By Balford Henry
Observer senior reporter

Friday, November 08, 2019

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OWNERS of motor vehicles involved in Road Traffic Act (RTA) breaches stand a chance of losing them, if accumulated tickets are unpaid.

According to the Minister of Justice Delroy Chuck, this is one of the provisions in the long-delayed RTA, which he predicts will come into effect early in 2020.

“If the tickets are not paid by the owner, the vehicle will be impounded until they are paid, so I would urge the owners to see that they are paid up as quickly as possible,” Chuck told the Jamaica Observer's weekly Auto magazine.

The minister admitted that while some provisions have already been implemented, some essential areas are still awaiting the approval of the regulations.

“The current legislation is quite inadequate. We worked hard to get the new Act approved and we did that a year or two ago, but for one reason or another a lot of it require further regulations, and even though some of the new Act has been in place, the full implementation will not come before January 2020,” said Chuck.
He said one of the major basis for confusion in the current system is that there are four government ministries dealing with the Act: the Ministry of Transport and Mining (MTM); the Ministry of National Security (MNS); the Ministry of Finance and Public Service; and the Ministry of Justice.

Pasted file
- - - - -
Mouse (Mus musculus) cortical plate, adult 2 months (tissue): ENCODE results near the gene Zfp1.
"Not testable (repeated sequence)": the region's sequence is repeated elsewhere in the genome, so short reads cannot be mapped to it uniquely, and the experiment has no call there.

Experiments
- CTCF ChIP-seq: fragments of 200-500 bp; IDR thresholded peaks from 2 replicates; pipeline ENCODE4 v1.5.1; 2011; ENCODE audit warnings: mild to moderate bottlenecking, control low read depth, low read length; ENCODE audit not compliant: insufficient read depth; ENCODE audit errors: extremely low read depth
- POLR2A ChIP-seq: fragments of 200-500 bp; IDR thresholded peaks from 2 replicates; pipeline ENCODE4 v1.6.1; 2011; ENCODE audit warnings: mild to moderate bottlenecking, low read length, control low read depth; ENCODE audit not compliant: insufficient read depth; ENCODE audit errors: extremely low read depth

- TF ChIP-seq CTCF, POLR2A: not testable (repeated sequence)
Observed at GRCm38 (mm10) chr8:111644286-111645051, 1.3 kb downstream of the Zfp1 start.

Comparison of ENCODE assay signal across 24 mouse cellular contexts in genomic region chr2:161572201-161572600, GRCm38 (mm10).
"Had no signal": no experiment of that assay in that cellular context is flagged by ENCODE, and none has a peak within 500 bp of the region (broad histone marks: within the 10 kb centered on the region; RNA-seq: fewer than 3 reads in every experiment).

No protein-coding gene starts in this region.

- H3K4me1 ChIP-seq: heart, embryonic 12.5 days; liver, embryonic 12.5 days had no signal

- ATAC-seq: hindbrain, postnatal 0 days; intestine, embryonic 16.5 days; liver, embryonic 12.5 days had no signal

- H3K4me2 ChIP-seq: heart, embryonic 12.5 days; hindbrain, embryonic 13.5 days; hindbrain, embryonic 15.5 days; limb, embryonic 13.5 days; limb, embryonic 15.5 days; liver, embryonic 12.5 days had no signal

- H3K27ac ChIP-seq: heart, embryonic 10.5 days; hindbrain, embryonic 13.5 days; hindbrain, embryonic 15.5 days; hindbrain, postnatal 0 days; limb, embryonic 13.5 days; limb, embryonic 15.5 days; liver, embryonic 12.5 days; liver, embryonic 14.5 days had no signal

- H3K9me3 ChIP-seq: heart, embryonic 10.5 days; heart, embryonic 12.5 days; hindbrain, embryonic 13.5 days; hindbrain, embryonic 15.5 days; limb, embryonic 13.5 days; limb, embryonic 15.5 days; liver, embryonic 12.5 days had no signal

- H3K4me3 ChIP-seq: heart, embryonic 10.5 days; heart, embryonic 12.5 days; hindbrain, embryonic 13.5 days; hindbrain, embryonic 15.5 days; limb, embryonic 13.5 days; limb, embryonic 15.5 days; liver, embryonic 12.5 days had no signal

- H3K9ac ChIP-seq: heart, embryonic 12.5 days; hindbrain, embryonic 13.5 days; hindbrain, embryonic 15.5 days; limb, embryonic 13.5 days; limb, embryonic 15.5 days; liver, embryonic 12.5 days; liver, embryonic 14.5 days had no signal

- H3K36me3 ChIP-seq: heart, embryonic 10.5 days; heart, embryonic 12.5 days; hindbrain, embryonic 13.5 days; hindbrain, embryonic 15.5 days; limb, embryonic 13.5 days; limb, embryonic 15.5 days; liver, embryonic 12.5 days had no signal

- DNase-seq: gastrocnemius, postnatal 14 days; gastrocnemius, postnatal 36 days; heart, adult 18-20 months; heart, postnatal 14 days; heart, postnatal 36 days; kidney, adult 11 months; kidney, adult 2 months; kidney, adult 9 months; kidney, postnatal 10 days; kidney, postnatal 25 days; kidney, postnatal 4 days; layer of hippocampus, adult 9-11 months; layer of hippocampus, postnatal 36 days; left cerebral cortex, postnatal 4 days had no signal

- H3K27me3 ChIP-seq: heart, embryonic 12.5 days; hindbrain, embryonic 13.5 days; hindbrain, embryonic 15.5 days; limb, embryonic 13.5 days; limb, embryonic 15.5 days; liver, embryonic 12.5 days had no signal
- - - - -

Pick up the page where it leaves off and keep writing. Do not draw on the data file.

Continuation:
MTM is responsible for the operations of the transport system, mainly through the Transport Authority (TA) and the Island Traffic Authority (ITA); MNS is responsible for the police who monitor the traffic breaches; the Ministry of Finance collects the payments for the breaches; and, the Ministry of Justice is in charge of the courts which try the cases and issue the warrants.

Chuck also blames errors made by the various agencies in transcribing the information about the drivers, the vehicle and the breaches for causing some of the delays and confusion.
He noted that a “fair” amount of the errors, occur at the tax offices in transcribing the tickets, in terms of noting that the tickets were actually paid or not.

“So over the years, the judges have become very reluctant to sign warrants because of the possibility of errors in the ticketing system,” he explained.

“We have been stuck in a manual system, and we are now working feverishly to put in an electronic system, so we won't have to deal with many errors, because all the courts are going to be provided with computers which will link the police with the courts and the tax office. Once the ticket is paid, there will be notification and it will be removed from the system,” he said.

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